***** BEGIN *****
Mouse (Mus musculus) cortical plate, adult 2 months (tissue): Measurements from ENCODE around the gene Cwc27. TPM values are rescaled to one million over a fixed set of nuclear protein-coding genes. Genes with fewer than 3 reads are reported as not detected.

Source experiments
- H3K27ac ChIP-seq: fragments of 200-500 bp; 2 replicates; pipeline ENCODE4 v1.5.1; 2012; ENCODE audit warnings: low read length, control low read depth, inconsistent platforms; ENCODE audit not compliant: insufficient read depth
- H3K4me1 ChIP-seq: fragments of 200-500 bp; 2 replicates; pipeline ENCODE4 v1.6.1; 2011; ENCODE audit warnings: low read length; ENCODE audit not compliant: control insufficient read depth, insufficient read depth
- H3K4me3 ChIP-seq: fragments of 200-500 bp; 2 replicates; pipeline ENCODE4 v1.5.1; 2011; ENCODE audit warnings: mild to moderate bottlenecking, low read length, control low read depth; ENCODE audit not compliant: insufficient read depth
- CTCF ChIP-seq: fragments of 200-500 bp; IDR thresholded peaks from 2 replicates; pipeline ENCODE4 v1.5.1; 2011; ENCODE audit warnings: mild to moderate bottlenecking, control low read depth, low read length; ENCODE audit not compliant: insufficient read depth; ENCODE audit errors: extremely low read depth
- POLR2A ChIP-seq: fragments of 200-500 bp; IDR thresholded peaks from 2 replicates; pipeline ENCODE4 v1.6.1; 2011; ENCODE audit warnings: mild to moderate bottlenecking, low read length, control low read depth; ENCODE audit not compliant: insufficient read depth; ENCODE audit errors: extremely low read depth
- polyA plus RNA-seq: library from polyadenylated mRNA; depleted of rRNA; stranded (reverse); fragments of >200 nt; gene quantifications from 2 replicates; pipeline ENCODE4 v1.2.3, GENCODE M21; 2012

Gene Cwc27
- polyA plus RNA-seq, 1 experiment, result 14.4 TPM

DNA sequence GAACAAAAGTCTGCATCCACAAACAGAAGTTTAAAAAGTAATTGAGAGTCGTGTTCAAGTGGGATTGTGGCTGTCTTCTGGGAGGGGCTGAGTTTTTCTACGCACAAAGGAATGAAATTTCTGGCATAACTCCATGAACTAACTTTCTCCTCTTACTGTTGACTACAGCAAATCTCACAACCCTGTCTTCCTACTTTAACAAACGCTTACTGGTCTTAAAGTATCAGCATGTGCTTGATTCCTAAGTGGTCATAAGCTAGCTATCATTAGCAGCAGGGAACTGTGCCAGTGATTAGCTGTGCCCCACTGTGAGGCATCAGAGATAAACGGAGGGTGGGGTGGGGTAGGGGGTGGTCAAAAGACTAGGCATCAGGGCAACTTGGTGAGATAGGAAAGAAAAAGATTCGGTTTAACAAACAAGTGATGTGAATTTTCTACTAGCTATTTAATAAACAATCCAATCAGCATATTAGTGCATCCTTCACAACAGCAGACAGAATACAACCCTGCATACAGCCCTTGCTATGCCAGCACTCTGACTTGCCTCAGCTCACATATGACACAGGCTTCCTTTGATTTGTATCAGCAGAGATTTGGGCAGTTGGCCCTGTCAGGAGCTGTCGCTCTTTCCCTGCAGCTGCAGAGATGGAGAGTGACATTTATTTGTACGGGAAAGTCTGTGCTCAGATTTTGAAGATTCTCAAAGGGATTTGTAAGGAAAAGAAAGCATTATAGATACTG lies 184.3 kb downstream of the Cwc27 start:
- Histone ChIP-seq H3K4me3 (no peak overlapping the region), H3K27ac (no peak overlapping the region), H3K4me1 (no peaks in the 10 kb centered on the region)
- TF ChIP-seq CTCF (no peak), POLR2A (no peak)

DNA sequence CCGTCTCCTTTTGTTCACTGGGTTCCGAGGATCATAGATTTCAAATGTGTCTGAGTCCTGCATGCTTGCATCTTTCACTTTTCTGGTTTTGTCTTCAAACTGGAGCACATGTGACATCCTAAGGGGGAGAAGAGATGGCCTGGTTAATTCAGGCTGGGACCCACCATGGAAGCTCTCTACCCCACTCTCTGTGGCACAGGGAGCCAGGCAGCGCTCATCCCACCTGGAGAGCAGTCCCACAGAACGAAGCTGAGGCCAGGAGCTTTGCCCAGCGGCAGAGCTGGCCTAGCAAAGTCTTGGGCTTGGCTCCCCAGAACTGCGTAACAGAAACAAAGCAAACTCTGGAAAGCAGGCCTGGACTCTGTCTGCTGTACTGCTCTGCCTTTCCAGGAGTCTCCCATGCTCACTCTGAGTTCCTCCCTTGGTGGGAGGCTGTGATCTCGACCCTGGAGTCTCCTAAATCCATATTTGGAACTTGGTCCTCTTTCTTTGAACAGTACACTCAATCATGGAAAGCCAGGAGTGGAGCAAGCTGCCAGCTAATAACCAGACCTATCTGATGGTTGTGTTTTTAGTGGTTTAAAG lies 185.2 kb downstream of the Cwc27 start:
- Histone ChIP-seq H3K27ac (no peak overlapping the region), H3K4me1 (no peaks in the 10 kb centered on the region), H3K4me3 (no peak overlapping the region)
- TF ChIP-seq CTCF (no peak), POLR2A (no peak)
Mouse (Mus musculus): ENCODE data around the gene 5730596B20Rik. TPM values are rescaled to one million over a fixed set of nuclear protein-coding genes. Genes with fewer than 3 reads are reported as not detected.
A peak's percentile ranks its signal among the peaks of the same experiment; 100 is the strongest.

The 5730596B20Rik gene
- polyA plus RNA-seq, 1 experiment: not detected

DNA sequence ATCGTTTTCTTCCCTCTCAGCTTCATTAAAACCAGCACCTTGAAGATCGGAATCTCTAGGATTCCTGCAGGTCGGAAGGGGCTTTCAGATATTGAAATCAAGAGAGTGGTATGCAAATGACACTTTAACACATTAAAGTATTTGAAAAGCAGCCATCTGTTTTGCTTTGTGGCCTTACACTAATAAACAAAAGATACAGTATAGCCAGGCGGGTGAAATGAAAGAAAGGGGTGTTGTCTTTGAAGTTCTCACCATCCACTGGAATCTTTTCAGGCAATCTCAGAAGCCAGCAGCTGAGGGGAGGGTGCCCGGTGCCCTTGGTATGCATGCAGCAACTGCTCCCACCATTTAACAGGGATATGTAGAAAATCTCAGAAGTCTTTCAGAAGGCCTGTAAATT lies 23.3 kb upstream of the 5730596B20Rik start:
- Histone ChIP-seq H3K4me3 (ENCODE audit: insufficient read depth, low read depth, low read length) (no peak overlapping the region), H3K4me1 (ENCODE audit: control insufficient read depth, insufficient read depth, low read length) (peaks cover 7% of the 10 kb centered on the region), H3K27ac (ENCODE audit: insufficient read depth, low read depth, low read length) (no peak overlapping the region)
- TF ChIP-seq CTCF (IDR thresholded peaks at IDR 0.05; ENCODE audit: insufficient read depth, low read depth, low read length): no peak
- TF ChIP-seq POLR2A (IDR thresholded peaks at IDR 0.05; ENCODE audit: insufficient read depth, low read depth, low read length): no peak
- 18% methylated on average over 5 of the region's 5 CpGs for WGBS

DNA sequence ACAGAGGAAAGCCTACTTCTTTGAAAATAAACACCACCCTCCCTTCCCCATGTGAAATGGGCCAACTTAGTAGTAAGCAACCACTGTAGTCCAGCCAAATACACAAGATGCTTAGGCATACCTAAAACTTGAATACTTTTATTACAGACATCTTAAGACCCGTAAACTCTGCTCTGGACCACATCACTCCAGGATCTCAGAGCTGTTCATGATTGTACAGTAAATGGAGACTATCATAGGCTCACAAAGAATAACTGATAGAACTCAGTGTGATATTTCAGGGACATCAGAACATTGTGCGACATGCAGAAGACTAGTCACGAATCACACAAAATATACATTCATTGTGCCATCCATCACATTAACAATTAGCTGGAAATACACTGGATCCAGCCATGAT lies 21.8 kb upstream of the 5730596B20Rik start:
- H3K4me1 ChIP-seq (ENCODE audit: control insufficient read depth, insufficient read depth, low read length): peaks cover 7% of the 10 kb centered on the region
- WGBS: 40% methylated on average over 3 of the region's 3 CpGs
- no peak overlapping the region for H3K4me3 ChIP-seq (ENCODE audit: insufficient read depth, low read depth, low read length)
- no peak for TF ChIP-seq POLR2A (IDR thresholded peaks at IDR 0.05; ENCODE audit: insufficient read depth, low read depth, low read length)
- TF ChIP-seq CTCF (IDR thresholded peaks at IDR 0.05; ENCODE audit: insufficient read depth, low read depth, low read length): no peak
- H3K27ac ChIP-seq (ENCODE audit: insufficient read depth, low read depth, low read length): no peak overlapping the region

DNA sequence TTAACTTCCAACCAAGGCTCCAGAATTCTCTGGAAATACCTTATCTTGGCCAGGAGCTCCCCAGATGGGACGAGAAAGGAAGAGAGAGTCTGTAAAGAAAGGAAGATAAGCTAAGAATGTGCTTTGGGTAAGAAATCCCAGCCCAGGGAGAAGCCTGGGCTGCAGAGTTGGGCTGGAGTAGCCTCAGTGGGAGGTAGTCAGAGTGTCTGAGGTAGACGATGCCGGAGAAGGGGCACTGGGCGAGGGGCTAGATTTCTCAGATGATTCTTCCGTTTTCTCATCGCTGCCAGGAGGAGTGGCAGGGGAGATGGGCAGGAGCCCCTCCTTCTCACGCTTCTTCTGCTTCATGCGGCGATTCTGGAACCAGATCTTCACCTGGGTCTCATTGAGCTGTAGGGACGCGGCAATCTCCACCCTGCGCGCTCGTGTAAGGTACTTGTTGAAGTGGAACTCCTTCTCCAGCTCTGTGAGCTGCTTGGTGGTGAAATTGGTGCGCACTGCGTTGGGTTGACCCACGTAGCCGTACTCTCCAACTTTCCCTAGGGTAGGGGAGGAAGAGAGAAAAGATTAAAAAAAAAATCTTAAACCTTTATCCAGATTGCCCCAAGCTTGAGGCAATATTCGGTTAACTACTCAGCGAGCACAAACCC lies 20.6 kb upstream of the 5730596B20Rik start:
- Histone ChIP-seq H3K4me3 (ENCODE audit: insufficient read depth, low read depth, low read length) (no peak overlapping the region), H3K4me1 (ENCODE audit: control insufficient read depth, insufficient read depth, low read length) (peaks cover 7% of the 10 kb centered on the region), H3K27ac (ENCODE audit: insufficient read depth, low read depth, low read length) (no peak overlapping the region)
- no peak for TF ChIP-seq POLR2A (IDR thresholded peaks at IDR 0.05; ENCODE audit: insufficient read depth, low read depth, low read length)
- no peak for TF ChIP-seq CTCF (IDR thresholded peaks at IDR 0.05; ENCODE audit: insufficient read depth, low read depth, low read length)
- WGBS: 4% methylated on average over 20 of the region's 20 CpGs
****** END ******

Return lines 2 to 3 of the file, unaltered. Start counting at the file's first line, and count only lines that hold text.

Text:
Source experiments
- H3K27ac ChIP-seq: fragments of 200-500 bp; 2 replicates; pipeline ENCODE4 v1.5.1; 2012; ENCODE audit warnings: low read length, control low read depth, inconsistent platforms; ENCODE audit not compliant: insufficient read depth